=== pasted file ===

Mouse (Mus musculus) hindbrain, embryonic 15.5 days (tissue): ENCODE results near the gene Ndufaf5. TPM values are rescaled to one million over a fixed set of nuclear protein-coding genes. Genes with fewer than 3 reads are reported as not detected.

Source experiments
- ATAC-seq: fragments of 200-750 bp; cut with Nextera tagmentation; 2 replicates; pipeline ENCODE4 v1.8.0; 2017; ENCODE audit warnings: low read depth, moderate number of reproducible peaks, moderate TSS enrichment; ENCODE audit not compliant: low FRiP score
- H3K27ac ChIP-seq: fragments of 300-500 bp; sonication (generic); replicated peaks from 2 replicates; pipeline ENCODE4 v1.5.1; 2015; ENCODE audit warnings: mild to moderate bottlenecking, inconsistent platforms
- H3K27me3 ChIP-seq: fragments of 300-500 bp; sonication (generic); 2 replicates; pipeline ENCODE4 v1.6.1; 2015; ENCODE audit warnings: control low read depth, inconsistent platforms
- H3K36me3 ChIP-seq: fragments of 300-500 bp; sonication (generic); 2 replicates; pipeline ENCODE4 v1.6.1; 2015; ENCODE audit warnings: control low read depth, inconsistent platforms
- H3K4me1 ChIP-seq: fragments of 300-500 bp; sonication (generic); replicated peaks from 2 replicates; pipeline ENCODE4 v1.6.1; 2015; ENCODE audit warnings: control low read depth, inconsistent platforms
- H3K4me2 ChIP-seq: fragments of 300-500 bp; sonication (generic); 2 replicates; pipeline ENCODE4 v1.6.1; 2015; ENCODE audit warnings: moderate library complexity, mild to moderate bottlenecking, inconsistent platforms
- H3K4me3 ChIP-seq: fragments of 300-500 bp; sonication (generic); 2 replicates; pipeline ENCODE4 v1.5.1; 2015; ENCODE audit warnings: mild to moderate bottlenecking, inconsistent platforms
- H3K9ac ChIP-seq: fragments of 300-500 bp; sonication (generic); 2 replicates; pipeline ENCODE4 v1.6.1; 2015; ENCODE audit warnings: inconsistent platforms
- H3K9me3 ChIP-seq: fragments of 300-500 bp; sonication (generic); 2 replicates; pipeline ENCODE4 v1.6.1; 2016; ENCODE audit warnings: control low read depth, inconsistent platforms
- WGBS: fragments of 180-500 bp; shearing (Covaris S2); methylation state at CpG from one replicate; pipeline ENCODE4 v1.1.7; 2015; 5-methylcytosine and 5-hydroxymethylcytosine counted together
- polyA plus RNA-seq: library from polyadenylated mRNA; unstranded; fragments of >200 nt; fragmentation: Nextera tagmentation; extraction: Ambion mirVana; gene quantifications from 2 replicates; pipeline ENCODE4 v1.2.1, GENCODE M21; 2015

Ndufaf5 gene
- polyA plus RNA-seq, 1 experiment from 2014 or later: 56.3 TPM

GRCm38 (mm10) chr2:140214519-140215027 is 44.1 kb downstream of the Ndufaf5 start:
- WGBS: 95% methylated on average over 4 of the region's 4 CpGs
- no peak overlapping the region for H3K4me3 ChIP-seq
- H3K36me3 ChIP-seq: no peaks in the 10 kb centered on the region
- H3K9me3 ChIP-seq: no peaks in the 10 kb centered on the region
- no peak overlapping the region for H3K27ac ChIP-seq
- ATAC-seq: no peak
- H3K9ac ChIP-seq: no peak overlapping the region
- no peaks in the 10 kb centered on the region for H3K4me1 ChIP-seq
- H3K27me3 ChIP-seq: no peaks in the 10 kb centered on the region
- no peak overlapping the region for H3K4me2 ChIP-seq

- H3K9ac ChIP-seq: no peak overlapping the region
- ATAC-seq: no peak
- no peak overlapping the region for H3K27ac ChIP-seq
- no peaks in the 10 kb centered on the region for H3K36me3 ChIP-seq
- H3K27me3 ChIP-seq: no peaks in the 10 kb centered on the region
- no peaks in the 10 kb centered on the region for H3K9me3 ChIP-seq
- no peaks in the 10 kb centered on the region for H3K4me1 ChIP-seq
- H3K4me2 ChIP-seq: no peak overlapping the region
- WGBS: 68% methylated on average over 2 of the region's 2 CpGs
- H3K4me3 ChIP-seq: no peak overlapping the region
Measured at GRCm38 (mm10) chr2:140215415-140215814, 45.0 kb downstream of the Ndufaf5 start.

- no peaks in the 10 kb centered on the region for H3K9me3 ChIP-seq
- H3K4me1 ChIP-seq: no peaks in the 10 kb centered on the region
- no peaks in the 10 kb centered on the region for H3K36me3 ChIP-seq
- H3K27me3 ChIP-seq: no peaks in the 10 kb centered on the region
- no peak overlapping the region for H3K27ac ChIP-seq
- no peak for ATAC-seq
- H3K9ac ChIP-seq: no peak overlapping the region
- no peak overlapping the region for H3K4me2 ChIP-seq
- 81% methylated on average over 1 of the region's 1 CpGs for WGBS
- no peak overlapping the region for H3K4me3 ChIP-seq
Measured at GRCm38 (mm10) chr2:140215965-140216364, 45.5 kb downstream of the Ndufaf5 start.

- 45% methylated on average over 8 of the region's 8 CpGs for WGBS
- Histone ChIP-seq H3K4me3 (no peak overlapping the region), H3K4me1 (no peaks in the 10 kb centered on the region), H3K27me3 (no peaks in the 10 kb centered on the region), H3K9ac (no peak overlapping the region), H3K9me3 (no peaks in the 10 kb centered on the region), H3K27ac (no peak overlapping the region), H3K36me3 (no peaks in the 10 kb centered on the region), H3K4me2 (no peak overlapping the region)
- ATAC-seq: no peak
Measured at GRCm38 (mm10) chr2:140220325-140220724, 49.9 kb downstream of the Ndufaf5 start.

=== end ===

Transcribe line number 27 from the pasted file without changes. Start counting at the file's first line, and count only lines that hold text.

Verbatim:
- H3K9ac ChIP-seq: no peak overlapping the region